Falling back in love with the D&AD Annual – by Leo Burnett’s Mark Elwood

Leo Burnett's executive creative director picks out his favourite work and features of the 60th D&AD Annual

by Mark Elwood, executive creative director at Leo Burnett. 

Being asked to write a review about the 60th D&AD annual (yes, 60th) has rekindled a romance.

Most creatives will have some kind of affinity to “The Book”.

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I’ve stolen them, gifted them, been gifted them, collected them unsuccessfully.

I’ve been proud to be in it, been disappointed not to get in it.

Moved them from old agency to new agency, or old home to new home, they are bloody heavy.

The old books are now nestled in a corner of my loft… I think.

But mainly, what I really remember is poring over them for inspiration for hours and hours.

Then over the past five or so years I’ve fallen out of love with The Annual.

I don’t really know why, maybe due to being too busy? Covid? 
I’ve just not made the time to engage with The Annual properly.

A light snorkel through, rather than the deeper dive of old.

Being asked to write this review, however, has made me fall back in love with The D&AD Annual.

Over the past two years (from issue 58), the D&AD Annual has been an online resource free to all – as a global celebration of creativity – this particular “feature” still feels the most important. Our continuous focus on breaking down barriers to entry in the creative industries is well-served by making such incredible work ever more accessible. Since 2020 it’s been pored over by 130,000 people, if my desktop research is right. It feels great that this is arguably the most shared creative experience we have.

More importantly, since moving online the content has naturally expanded: no more is it just the awarded work itself. The 59th and 60th Annuals have a series of “behind the work” interviews with the teams (not just the creatives) that have created some of the winners. It’s a section well worth paying a visit to, it serves to remind us that creativity is a team sport. Clients, filmmakers, producers, animators, VFX artists, editors and beyond all taking an initial concept and helping make them “Pencil worthy”.

The 60th Annual also has a new section that ranks individuals and companies’ performance, which, to be honest, I’m not sure about. There are no strategists, account teams, project managers mentioned here. This feels incongruous to the spirit and direction of The Annual and the industry as a whole in my opinion. LinkedIn fodder for some, but maybe a feeling of being left out for others.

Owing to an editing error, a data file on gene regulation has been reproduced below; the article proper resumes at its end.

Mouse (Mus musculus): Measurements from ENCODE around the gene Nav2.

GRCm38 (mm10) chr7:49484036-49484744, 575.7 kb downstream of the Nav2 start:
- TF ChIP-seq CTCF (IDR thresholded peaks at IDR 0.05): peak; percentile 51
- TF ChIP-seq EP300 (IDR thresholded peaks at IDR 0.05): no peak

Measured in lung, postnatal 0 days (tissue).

The Annual itself is designed for the third year running by Dutch designers Studio Dumbar/Dept.

You’re welcomed into The Annual by waves of kinetic typography… the Dutch love their typography and so do I. A very simply laid-out site invites discovery, meaning for me I stumbled on work I may not have seen or flicked over a few years ago.

I’d already reminded myself of the sheer power and emotion behind Leo Burnett Chicago’s “Lost class”. Deservedly winning a whole gamut of Pencils, two black Pencils among them.

Doja Cat’s first ever codable music video by Mojo Supermarket to encourage women to code is mind-blowingly brilliant, again received a lot of awards but some of them should have been yellow rather than graphite in my opinion.

On to a couple of the gems I hadn’t seen: the beautiful design work for Rio Carnival by Tatil Design, stunning, reminding me of some of the best-in-class identity work for the Olympics over the years.

And The Lil Jif project from PSOne taking a cultural truth around a rap style (“mumble rap”) and turning it into something hilarious with Jif Peanut Butter and the rap talent Ludacris and Gunna.

Another feature I loved is that the new format allows you to absorb the judges’ favourite winners.
 But also curate your own edit of the work to share or save – a new way to recreate the heavily bookmarked copies I carted around when I was starting out in the industry.

Importantly, there are also some thought leadership articles on the cultural context behind some of the award-winning work. Which is a snapshot of the global mood in which the work was created –
as they say context is everything and it helps to remind us of the backdrop this work shines against.

Dara Lynch, chief operating officer at D&AD, said: “In the wake of political and social turmoil, creative excellence continues to not only survive but thrive, as evidenced by the incredible talent we’ve seen at this year’s D&AD Awards.”

I couldn’t agree more, oh and happy 60th birthday, D&AD. Love ya.

This article first appeared on Campaign UK